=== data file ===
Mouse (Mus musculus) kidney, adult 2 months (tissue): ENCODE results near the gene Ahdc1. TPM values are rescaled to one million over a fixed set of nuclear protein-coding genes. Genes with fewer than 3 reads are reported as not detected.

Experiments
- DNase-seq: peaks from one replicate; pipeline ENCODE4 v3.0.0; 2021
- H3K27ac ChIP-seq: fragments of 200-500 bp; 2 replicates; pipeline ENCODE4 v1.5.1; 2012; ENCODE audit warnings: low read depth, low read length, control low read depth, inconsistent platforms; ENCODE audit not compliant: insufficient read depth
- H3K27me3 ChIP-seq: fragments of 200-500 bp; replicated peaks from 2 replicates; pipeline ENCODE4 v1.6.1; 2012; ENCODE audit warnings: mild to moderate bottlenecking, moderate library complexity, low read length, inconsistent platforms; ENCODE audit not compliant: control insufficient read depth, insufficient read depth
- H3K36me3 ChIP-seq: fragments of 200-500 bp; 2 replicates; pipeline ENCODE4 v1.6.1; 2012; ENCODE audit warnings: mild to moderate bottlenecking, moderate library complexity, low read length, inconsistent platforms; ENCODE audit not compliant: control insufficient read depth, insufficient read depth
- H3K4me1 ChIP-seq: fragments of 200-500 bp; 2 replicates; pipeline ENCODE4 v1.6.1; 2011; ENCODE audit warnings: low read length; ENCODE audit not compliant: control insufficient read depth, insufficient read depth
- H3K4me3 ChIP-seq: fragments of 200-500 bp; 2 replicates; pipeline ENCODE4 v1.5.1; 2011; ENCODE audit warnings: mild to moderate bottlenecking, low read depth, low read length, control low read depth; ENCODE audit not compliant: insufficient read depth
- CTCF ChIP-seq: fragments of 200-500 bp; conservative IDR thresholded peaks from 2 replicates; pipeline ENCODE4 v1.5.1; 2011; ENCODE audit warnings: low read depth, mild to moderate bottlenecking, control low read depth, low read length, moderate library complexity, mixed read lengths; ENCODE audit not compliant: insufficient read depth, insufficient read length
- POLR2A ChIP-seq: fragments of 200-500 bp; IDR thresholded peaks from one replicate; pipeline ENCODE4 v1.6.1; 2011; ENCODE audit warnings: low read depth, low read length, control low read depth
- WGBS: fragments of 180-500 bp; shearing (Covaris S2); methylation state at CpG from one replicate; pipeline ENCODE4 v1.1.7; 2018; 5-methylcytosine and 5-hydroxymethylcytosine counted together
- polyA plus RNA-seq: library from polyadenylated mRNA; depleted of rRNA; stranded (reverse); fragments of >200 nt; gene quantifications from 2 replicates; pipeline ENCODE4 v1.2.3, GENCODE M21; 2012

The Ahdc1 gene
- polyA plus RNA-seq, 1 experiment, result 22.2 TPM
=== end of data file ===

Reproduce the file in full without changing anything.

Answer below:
Mouse (Mus musculus) kidney, adult 2 months (tissue): ENCODE results near the gene Ahdc1. TPM values are rescaled to one million over a fixed set of nuclear protein-coding genes. Genes with fewer than 3 reads are reported as not detected.

Experiments
- DNase-seq: peaks from one replicate; pipeline ENCODE4 v3.0.0; 2021
- H3K27ac ChIP-seq: fragments of 200-500 bp; 2 replicates; pipeline ENCODE4 v1.5.1; 2012; ENCODE audit warnings: low read depth, low read length, control low read depth, inconsistent platforms; ENCODE audit not compliant: insufficient read depth
- H3K27me3 ChIP-seq: fragments of 200-500 bp; replicated peaks from 2 replicates; pipeline ENCODE4 v1.6.1; 2012; ENCODE audit warnings: mild to moderate bottlenecking, moderate library complexity, low read length, inconsistent platforms; ENCODE audit not compliant: control insufficient read depth, insufficient read depth
- H3K36me3 ChIP-seq: fragments of 200-500 bp; 2 replicates; pipeline ENCODE4 v1.6.1; 2012; ENCODE audit warnings: mild to moderate bottlenecking, moderate library complexity, low read length, inconsistent platforms; ENCODE audit not compliant: control insufficient read depth, insufficient read depth
- H3K4me1 ChIP-seq: fragments of 200-500 bp; 2 replicates; pipeline ENCODE4 v1.6.1; 2011; ENCODE audit warnings: low read length; ENCODE audit not compliant: control insufficient read depth, insufficient read depth
- H3K4me3 ChIP-seq: fragments of 200-500 bp; 2 replicates; pipeline ENCODE4 v1.5.1; 2011; ENCODE audit warnings: mild to moderate bottlenecking, low read depth, low read length, control low read depth; ENCODE audit not compliant: insufficient read depth
- CTCF ChIP-seq: fragments of 200-500 bp; conservative IDR thresholded peaks from 2 replicates; pipeline ENCODE4 v1.5.1; 2011; ENCODE audit warnings: low read depth, mild to moderate bottlenecking, control low read depth, low read length, moderate library complexity, mixed read lengths; ENCODE audit not compliant: insufficient read depth, insufficient read length
- POLR2A ChIP-seq: fragments of 200-500 bp; IDR thresholded peaks from one replicate; pipeline ENCODE4 v1.6.1; 2011; ENCODE audit warnings: low read depth, low read length, control low read depth
- WGBS: fragments of 180-500 bp; shearing (Covaris S2); methylation state at CpG from one replicate; pipeline ENCODE4 v1.1.7; 2018; 5-methylcytosine and 5-hydroxymethylcytosine counted together
- polyA plus RNA-seq: library from polyadenylated mRNA; depleted of rRNA; stranded (reverse); fragments of >200 nt; gene quantifications from 2 replicates; pipeline ENCODE4 v1.2.3, GENCODE M21; 2012

The Ahdc1 gene
- polyA plus RNA-seq, 1 experiment, result 22.2 TPM